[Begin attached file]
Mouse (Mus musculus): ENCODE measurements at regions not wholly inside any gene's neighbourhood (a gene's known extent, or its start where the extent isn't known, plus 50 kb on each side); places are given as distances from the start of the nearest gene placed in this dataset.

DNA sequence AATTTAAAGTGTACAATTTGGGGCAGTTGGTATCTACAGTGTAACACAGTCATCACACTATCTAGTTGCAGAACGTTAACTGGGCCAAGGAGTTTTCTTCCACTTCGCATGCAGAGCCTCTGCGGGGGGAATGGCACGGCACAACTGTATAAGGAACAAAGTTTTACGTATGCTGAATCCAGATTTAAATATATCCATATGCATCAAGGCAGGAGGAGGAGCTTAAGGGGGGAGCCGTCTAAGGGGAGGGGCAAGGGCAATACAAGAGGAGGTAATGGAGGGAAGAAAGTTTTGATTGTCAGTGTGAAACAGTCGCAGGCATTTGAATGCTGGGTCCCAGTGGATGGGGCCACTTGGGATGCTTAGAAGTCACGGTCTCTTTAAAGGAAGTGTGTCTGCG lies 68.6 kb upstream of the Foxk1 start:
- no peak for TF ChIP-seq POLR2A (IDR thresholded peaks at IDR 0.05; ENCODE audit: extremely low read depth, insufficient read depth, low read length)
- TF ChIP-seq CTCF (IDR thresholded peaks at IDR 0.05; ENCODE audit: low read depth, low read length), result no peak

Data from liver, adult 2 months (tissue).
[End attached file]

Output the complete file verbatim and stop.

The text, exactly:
Mouse (Mus musculus): ENCODE measurements at regions not wholly inside any gene's neighbourhood (a gene's known extent, or its start where the extent isn't known, plus 50 kb on each side); places are given as distances from the start of the nearest gene placed in this dataset.

DNA sequence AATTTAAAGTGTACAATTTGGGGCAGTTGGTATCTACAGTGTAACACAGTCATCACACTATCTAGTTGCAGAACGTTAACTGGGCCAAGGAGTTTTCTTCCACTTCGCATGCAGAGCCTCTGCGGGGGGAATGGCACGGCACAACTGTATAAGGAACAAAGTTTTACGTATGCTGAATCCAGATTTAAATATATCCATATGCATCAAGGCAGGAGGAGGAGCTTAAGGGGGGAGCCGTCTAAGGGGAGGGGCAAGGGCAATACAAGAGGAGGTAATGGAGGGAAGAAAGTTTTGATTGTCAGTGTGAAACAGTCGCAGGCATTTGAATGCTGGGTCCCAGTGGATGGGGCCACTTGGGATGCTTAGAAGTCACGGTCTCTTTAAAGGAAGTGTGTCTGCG lies 68.6 kb upstream of the Foxk1 start:
- no peak for TF ChIP-seq POLR2A (IDR thresholded peaks at IDR 0.05; ENCODE audit: extremely low read depth, insufficient read depth, low read length)
- TF ChIP-seq CTCF (IDR thresholded peaks at IDR 0.05; ENCODE audit: low read depth, low read length), result no peak

Data from liver, adult 2 months (tissue).